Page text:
Should the economy even grow? Valerie Cerra argues that it needs to, but many have argued that the only way to make our economy truly sustainable would be to transition to a steady state, or even to embrace degrowth (although none of the pieces in this publication goes that far).

Others have argued for a ‘doughnut model’: the economy must provide enough to meet the social needs of the world’s population (as identified by the SDGs) but it must not overproduce to the point where it exceeds planetary boundaries or exhausts any of our finite resources. Dame Ellen MacArthur’s vision of a circular economy is valuable here.

Whatever form this transformation takes, it will need to win over the critics of our current global system if it is to achieve the SDGs.

Populism has had the effect it has had by successfully marrying the real grievances of those for whom our global system has not delivered with the anxieties of those whose historical privilege is being eroded. This is a coalition which can powerfully oppose things, including the institutions charged with delivering the SDGs. But it is harder for populists to promote an alternative agenda without revealing the deep fissures between those two groups – one cannot simultaneously provide redress to the losers of historical injustice and protect the primacy of the winners.

But populism’s inability to provide better answers than those of the SDGs should not afford us any comfort. Across the world, millions of people clearly feel that the global system is not responding – or listening – to their needs and aspirations. The absence of viable alternative agendas does not change that sentiment or solve the problems caused by the resultant alienation.

The SDGs need to capture imaginations and inspire dreams. In part this will come from better communication: consistently making the argument that the Goals exist to create a better world for all – as we do in this publication. The fact that this year’s High-Level Political Forum will focus on ‘Empowering people and ensuring inclusiveness and equality’ – with a specific focus on SDGs 4 (quality education), 8 (decent work), 10 (reduced inequalities), 13 (climate action), 16 (peaceful and inclusive societies) and 17 (global partnerships) – will help.

In part this will come from telling stories and finding words that resound: be it in Forest Whitaker’s advocacy, Greta Thunberg’s activism or the creativity of the Extinction Rebellion’s staged ‘die-ins’, like the one illustrated on our front cover.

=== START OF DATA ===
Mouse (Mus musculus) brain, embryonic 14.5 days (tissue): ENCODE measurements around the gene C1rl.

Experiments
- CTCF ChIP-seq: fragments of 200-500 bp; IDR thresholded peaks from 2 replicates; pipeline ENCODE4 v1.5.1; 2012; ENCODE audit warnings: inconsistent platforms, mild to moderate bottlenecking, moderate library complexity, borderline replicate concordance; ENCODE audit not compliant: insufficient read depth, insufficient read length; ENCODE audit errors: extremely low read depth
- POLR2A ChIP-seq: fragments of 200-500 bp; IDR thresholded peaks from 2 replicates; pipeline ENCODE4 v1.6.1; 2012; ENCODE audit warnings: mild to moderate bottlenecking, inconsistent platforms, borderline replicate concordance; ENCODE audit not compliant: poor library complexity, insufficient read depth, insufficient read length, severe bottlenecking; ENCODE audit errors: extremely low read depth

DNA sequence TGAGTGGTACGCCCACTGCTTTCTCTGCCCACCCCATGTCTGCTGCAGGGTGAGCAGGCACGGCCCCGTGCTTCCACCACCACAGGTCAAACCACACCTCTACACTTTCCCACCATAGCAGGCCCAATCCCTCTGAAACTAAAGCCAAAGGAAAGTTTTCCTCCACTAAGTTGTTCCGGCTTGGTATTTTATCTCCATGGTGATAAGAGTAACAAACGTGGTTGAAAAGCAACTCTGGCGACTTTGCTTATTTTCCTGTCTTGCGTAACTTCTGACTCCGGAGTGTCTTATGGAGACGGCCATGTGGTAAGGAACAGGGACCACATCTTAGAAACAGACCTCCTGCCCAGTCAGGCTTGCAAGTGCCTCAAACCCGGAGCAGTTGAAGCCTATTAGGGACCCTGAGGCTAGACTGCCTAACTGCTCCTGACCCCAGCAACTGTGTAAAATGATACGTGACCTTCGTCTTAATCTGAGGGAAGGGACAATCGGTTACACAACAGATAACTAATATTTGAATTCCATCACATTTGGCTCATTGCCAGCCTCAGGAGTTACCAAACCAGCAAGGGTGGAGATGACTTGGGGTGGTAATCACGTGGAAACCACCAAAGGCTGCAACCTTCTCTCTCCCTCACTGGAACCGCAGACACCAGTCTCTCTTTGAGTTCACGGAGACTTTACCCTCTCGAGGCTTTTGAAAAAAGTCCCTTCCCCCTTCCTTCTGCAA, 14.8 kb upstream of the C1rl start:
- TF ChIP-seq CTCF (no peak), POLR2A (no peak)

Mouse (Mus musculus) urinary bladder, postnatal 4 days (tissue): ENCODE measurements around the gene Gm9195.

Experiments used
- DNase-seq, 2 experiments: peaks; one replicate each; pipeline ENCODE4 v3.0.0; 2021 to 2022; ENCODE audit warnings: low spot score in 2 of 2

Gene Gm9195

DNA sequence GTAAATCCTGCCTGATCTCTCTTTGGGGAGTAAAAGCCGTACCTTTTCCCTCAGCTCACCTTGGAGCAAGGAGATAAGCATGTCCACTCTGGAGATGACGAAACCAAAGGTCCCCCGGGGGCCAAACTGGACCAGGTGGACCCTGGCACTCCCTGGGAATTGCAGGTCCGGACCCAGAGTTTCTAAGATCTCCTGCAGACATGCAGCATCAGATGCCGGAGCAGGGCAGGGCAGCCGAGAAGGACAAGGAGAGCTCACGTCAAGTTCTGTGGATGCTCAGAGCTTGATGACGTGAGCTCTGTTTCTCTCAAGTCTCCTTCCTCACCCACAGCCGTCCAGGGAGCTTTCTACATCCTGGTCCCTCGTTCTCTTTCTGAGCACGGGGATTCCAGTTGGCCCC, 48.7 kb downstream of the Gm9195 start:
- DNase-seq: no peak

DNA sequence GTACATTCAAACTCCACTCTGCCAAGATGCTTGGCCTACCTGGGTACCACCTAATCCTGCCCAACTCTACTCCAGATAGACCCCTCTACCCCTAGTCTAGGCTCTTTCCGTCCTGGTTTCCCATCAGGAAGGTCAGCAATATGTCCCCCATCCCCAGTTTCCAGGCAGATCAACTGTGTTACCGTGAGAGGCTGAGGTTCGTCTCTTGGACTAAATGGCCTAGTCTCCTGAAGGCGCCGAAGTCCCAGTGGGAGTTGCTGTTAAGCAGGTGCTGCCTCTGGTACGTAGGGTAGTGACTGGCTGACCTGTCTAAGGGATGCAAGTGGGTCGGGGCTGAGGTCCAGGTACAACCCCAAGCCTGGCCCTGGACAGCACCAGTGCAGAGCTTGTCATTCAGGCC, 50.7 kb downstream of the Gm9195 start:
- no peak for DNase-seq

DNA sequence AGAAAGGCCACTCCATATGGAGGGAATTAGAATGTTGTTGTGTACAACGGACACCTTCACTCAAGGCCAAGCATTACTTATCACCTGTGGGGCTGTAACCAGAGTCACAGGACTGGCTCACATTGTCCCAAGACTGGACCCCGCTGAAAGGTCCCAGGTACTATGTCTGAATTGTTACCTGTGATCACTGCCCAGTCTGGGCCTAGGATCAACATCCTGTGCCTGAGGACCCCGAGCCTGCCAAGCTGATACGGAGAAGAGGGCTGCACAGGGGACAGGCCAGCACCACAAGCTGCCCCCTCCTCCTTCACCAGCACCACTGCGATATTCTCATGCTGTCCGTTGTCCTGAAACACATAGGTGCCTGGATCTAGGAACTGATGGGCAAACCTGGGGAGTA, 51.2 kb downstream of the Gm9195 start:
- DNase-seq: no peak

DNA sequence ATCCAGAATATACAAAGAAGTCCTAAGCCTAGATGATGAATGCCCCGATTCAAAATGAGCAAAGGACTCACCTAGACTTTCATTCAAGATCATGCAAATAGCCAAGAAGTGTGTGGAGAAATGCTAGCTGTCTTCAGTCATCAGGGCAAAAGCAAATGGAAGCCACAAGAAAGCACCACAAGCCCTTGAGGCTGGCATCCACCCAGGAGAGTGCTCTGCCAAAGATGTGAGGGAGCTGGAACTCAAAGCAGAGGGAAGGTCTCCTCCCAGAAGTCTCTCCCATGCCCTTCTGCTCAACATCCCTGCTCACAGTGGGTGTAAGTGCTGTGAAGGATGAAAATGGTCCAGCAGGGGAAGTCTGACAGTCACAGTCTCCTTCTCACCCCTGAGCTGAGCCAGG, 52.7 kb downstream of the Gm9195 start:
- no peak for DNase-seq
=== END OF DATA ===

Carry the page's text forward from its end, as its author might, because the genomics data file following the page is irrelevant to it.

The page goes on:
But above all, what people are demanding is a stake, a say, in the conversation. There is a limit to how inspired people can be by other people’s dreams. If we want the SDGs to truly be a global agenda for civil society, for industry and for the people of the world, it must be their agenda.

Adriana Abdenur tells us how civil society can be empowered without state actors shirking their responsibilities. This is a vital first step. But as the UN Civil Society Forum argued last year, this must be just the start of a journey towards ‘people-centred multilateralism’ – a reimagining of our global system as an interconnected network of all the world’s individuals and groups. Such a network would answer neither to the petty self-interest of narrow nationalism nor to the grandiose self-interest of oligarchical transnationalism, but would instead reflect all the world’s voices.

That is why UNA-UK has launched the ‘Together First’ initiative. This seeks to make our global institutions fit for the mid-21st century and beyond, by widening the conversation about global governance reform to include the public and civil society. We are hoping to achieve a radical redistribution of influence in global affairs by means of listening to the voices less heard. We will start by taking a global to-do list, written by the people and civil-society organisations of the world, to the UN’s 75th anniversary celebrations next year.

But what we will not do is rewrite the SDGs. The Global Goals already describe the world we want. They already provide the tramlines that any process of global transformation must follow if it is to have any hope of influencing the breadth of stakeholders required for change. But a mobilisation of those inspired by the SDG vision of a better world could change the politics of those stakeholders, and of the international institutions themselves. This internal revolution to capture the agenda on behalf of the people provides our best chance to achieve the SDGs.

The SDG doughnut

Adapted from Kate Raworth’s ‘Doughnut of social and planetary boundaries’ (2017)